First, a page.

For a third time during Donald Trump’s presidency, his top defense chiefs have spoken out during a moment of upheaval, issuing a memo to troops describing the violence at the U.S. Capitol as “sedition” and “insurrection” and affirming that Joe Biden is the incoming president.
In an internal memo that was unusual for military leaders who traditionally try to avoid commenting on anything related to politics, the top uniformed officers of each military branch reminded troops of their sworn duty to protect the constitutional process and transition of power.
It was signed by Chairman of the Joint Chiefs of Staff Army Gen. Mark Milley and all of the members of the Joint Staff.
The Capitol came under attack on Jan. 6 by pro-Trump rioters who surged past security and broke into the building while members of Congress were in the process of certifying the Electoral College votes that won the election for Biden against Trump.
“We witnessed actions inside the Capitol that were inconsistent with the rule of law. The rights of freedom of speech and assembly do not give anyone the right to resort to violence, sedition and insurrection,” Milley and all of the other service chiefs wrote.
Former Defense Secretary Chuck Hagel, who led the Pentagon under President Barack Obama, said having the Joint Staff come out so forcefully was unprecedented.
“We are living through something this country has never, ever lived through before,” Hagel told McClatchy in a phone interview.
He said that during his tenure memos from all of the Joint Chiefs were rare and focused on internal policy changes, “nothing remotely similar to what the Chiefs sent out” on Tuesday.
The “violent riot,” the Joint Chiefs statement said, “was a direct assault on the U.S. Congress, the Capitol building and our Constitutional process.”
It noted that on Jan. 20, Biden “will be inaugurated and become our 46th Commander in Chief.”
The military’s top uniformed leadership likely felt the need to speak out among “reports some of the violent mob that attacked Congress were flashing military IDs, the visibility of veterans among the insurrectionists, and members of Congress wanting individual soldiers guarding the inauguration vetted for insurrectionist sympathies,” said Kori Schake, a former Defense Department and National Security Council official who is now the director of foreign and defense policy studies at the American Enterprise Institute.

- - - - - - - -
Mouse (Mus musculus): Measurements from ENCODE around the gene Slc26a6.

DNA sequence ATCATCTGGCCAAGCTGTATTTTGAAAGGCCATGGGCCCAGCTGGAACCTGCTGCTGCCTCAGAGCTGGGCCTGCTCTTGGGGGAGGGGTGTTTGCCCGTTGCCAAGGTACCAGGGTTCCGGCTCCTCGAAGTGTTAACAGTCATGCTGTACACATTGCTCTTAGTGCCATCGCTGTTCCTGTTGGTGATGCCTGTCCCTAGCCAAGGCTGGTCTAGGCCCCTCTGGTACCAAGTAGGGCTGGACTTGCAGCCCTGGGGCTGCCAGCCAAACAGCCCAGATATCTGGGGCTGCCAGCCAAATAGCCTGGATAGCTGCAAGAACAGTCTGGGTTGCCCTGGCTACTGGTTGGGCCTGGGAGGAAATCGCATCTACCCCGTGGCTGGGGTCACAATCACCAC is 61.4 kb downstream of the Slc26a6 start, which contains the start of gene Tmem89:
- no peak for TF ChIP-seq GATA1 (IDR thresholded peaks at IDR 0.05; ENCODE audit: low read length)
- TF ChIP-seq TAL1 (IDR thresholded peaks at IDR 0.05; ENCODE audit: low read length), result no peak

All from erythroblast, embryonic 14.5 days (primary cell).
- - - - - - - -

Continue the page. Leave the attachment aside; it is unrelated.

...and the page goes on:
“They (the service Chiefs) don’t want the idea to take hold that good order and discipline are insufficient, so they’re reminding everyone of their oath and apolitical commitment. It’s a good thing,” Schake said.
A former Defense official who previously worked for the Pentagon’s senior leadership said “before 2016, a statement such as that from the Joint Chiefs of Staff would have been highly unusual, if not tectonic, in its impact.”
Last June, after the military came under criticism for its role in clearing out protesters near the White House who were protesting the death of George Floyd in police custody, Milley and former Defense Secretary Mark Esper both sent memos to the troops reminding them of their sworn duty to the Constitution.
In 2018, former Defense Secretary James Mattis, in his final message to the armed forces after he resigned in protest over deep policy disagreements with Trump over the country’s NATO alliances and the president announcing he was withdrawing troops from Syria, said, “I am confident that each of you remains undistracted from our sworn mission to support and defend the Constitution.”
In the memo on Tuesday, the Joint Chiefs also told the military to hold fast to their oath.
“As service members we must embody the values and ideals of the nation,” the chiefs wrote. “We support and defend the Constitution. Any act to disrupt the Constitutional process is not only against our traditions, values and oath, it is against the law.”
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